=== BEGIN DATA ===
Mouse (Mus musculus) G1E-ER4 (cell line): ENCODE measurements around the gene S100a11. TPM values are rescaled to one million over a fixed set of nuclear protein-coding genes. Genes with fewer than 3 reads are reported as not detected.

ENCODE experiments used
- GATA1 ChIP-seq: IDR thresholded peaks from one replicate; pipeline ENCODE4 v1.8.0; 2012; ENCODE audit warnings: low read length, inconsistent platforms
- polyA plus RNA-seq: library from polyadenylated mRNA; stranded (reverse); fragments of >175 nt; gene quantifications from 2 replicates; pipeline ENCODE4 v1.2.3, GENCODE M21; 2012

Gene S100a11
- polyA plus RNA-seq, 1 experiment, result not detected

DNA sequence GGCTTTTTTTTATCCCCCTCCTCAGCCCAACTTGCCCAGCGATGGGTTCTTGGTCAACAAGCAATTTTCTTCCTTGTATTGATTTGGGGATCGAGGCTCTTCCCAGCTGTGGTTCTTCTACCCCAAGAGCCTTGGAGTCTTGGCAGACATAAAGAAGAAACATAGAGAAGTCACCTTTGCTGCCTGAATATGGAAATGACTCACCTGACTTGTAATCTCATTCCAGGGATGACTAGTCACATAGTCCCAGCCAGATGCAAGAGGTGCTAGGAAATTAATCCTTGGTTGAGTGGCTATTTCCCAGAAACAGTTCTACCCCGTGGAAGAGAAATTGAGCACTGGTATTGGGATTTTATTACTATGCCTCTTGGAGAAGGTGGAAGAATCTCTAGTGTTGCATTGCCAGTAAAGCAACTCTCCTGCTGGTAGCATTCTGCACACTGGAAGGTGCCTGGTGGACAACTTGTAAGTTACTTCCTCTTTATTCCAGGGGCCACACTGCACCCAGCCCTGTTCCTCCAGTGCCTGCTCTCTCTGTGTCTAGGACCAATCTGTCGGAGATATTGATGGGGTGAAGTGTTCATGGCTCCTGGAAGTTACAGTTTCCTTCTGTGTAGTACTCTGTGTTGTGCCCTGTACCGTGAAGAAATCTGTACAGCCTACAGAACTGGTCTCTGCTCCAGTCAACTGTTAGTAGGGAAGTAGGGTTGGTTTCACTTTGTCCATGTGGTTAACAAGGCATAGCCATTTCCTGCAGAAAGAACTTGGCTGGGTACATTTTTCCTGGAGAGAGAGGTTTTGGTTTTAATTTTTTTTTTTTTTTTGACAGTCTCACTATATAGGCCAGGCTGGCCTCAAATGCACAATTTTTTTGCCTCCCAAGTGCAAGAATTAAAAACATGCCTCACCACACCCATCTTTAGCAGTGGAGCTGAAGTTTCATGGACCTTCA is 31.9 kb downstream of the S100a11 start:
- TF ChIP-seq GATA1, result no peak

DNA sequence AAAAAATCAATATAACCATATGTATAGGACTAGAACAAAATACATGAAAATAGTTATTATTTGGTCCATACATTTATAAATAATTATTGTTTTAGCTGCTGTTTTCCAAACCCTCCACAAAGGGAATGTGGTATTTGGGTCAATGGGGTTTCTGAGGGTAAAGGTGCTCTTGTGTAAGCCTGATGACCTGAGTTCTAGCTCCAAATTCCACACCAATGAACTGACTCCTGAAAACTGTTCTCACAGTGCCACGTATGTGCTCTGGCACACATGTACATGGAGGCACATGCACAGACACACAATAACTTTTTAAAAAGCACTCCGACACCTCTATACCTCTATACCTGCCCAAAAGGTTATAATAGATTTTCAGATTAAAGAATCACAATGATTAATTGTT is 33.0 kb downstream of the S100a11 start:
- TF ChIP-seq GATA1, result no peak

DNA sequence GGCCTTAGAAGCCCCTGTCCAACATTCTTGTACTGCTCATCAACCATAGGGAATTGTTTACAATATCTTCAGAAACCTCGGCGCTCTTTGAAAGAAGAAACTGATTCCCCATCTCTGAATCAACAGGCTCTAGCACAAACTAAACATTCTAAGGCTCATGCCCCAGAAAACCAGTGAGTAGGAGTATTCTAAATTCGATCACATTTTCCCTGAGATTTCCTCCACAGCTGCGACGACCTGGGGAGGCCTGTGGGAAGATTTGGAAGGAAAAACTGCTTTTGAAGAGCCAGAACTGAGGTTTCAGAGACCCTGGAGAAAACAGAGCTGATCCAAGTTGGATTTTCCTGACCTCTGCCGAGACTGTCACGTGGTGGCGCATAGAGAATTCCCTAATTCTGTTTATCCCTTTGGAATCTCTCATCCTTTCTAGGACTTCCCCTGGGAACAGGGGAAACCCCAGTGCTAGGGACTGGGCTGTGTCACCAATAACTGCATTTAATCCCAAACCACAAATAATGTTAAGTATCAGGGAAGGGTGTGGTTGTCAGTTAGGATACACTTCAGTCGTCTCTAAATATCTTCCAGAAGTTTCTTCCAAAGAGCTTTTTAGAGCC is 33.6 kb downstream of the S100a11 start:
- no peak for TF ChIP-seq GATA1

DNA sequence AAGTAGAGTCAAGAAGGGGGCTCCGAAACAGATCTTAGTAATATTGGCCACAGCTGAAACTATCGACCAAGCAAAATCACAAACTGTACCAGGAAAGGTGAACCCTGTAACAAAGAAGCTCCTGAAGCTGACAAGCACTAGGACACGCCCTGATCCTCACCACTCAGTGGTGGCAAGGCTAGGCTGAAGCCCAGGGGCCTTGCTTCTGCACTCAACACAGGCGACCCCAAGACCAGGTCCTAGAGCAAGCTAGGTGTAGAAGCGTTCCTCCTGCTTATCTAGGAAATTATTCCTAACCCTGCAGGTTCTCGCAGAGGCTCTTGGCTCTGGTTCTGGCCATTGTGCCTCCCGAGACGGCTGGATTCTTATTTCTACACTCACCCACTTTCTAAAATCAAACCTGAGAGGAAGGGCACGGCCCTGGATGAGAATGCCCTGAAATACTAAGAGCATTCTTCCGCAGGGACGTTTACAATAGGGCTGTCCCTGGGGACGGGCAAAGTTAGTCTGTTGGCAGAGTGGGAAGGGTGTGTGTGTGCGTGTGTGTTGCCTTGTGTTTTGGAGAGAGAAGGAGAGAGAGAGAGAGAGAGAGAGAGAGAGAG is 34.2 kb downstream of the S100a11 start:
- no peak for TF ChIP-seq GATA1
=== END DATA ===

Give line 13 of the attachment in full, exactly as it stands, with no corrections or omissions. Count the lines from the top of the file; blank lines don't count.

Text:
DNA sequence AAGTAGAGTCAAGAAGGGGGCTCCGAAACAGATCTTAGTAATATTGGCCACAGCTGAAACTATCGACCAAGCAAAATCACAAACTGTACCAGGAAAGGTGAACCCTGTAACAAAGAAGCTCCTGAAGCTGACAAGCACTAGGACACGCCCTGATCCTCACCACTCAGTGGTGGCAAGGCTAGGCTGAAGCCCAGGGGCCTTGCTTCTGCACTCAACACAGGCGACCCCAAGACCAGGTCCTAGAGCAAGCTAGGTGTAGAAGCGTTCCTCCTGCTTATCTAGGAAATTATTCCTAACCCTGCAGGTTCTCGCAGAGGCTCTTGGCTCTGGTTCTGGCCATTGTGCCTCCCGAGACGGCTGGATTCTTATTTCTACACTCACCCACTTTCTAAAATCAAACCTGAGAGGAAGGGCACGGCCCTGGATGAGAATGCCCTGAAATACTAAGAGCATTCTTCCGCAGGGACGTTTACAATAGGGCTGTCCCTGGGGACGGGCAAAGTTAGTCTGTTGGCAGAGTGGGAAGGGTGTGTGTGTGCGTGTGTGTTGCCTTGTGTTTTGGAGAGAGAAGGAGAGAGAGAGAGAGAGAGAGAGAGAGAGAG is 34.2 kb downstream of the S100a11 start: